If I begin to feel cheated by the clouds obscuring the sun during my trip to Quitsato, I remind myself of the story of Guillaume Le Gentil.
Guillaume Le Gentil was a French astronomer in the 18th century and part of the international collaborative project to measure the distance to the Sun, by observing the transit of Venus from different points on the earth.
Edmond Halley had suggested the idea, but it required careful measurements from different places on earth, and the project was launched with more than a hundred observers dispatched to different parts of the globe, for observing the transit of 1761.
The French expedition turned out to be particularly unlucky, and perhaps the most unfortunate was Guillaume Le Gentil, who set out for Pondicherry, a French possession in India, from Paris in March 1760, reaching Mauritius (then called Isle de France) in July. However, the Seven Years’ War had broken out between France and Britain in the meantime, hindering further passage east.
He finally managed to gain passage in March 1761 on a frigate that was bound for India’s South East Coast, with the intention of observing the transit from Pondicherry. Even though the transit was only a few months away, on 6th June, he was assured that they would make it in time. However, the ship was blown off-course and spent five weeks at sea.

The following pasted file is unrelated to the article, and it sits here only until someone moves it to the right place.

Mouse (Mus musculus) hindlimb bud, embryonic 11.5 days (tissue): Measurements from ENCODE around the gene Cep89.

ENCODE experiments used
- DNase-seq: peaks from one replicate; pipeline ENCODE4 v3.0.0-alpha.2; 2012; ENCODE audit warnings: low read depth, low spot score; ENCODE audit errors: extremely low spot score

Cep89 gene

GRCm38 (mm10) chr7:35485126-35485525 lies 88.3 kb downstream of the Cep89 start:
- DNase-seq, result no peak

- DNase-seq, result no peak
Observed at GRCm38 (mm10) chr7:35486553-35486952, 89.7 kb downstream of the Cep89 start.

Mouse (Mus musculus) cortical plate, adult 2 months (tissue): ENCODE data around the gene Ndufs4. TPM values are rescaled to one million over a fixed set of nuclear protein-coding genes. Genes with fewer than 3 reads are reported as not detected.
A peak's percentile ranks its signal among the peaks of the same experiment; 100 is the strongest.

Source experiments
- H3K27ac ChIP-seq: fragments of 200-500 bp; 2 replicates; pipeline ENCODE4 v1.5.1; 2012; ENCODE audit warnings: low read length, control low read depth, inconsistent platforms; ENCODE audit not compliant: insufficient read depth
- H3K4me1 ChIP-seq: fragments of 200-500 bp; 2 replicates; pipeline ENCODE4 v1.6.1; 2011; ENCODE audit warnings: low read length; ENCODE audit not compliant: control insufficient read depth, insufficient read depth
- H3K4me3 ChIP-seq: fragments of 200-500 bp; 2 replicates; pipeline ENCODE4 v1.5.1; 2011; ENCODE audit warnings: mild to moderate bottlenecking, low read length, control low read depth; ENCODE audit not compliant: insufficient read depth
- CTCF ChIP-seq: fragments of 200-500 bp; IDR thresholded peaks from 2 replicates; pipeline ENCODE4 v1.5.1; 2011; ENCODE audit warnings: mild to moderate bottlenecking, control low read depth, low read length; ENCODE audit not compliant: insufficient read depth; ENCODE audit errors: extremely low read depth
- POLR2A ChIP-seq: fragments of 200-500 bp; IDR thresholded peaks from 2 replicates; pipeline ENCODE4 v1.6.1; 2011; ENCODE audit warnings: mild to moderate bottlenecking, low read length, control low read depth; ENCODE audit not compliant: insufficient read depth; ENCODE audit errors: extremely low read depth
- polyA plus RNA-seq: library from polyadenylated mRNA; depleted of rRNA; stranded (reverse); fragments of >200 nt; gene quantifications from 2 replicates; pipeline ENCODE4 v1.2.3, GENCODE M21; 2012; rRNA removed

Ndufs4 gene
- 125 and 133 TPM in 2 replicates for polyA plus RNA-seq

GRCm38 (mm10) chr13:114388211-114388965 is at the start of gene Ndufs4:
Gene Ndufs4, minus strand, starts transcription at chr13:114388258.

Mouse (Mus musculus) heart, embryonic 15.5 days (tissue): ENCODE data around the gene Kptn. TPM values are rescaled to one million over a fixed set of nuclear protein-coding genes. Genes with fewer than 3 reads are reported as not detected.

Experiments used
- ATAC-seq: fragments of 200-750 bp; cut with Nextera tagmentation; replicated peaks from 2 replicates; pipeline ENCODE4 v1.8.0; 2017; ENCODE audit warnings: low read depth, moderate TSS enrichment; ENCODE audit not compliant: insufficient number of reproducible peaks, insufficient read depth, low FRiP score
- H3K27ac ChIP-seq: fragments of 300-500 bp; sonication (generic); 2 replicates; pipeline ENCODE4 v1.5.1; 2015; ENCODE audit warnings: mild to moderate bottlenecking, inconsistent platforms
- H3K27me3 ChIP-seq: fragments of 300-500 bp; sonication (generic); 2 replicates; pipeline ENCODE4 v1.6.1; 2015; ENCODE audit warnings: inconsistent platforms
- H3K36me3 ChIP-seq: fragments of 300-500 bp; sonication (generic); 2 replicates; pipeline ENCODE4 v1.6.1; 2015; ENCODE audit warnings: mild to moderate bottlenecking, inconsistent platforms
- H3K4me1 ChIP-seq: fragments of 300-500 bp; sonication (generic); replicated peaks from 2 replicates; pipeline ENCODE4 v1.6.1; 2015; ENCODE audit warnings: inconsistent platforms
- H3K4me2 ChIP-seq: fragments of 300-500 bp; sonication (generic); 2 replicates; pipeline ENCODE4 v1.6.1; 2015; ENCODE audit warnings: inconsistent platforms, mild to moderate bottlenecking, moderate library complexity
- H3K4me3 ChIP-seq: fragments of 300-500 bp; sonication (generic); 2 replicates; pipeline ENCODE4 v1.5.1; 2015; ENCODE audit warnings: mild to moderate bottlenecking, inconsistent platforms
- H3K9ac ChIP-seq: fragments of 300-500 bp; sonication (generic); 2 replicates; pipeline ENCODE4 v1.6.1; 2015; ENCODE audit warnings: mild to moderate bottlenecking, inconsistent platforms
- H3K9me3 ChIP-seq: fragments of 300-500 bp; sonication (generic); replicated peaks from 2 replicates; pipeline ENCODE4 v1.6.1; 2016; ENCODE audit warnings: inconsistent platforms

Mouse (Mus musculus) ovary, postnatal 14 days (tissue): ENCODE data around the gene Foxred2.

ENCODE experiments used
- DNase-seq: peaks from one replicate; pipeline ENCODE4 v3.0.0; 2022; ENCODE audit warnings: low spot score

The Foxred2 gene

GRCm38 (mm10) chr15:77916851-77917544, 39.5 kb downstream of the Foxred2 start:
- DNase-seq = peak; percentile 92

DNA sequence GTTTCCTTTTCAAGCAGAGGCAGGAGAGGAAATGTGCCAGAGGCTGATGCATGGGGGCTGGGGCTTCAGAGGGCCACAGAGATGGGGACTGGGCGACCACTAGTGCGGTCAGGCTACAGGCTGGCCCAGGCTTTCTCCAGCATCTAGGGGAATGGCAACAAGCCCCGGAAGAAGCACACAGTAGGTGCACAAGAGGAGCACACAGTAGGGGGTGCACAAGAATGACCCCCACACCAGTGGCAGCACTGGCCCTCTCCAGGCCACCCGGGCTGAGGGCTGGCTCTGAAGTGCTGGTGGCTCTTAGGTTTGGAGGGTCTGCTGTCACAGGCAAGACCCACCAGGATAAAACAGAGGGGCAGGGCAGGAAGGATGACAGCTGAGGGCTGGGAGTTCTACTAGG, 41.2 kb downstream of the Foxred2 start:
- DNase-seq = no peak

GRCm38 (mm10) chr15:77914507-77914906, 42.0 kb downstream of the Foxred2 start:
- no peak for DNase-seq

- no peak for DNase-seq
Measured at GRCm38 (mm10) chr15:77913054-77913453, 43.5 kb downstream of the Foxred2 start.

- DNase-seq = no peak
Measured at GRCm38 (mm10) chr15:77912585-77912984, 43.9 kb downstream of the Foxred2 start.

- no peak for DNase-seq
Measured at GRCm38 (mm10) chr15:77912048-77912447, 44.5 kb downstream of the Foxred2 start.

By the time it finally got close to Pondicherry, the captain learned that the British had occupied the city, so the frigate was obliged to return to Isle de France. The Sky was clear on 6th June but the ship was still at sea, and he could not take astronomical observations with the vessel rolling about.
Having come this far, he thought he might as well await the next transit of Venus, which would be eight years later (they are relatively infrequent, occurring in pairs 8 years apart, but each such pair is separated from the previous and next pairs by more than a century.)
After spending some time mapping the eastern coast of Madagascar, he decided to record the 1769 transit from Manila in the Philippines. But, encountering hostility from the Spanish authorities there, he headed back to Pondicherry, which had been restored to France by peace treaty in 1763, where he arrived in March 1768. He built a small observatory and waited patiently.
At last, the day of transit (4th June 1769) arrived, but although the mornings in the preceding month had all been lovely, on this day the sky became overcast, and Le Gentil saw nothing. The misfortune drove him to the brink of insanity, but at last he recovered enough strength to return to France.
The return trip was first delayed by dysentery, and further when his ship was caught in a storm and dropped him off at Île Bourbon (Réunion), where he had to wait until a Spanish ship took him home. He finally arrived in Paris in October 1771, having been away for eleven years.
But his troubles weren’t over yet. He had been gone so long that he had been declared legally dead and been replaced in the Royal Academy of Sciences. His wife had remarried, and all his relatives had “enthusiastically plundered his estate”.
Due to shipwrecks and attacks on ships, none of the letters that he sent to the Academy or to his relatives reached their destination. Lengthy litigation and the intervention of the king were ultimately required before he got back his seat in the academy, remarried, and lived apparently happily for another 21 years.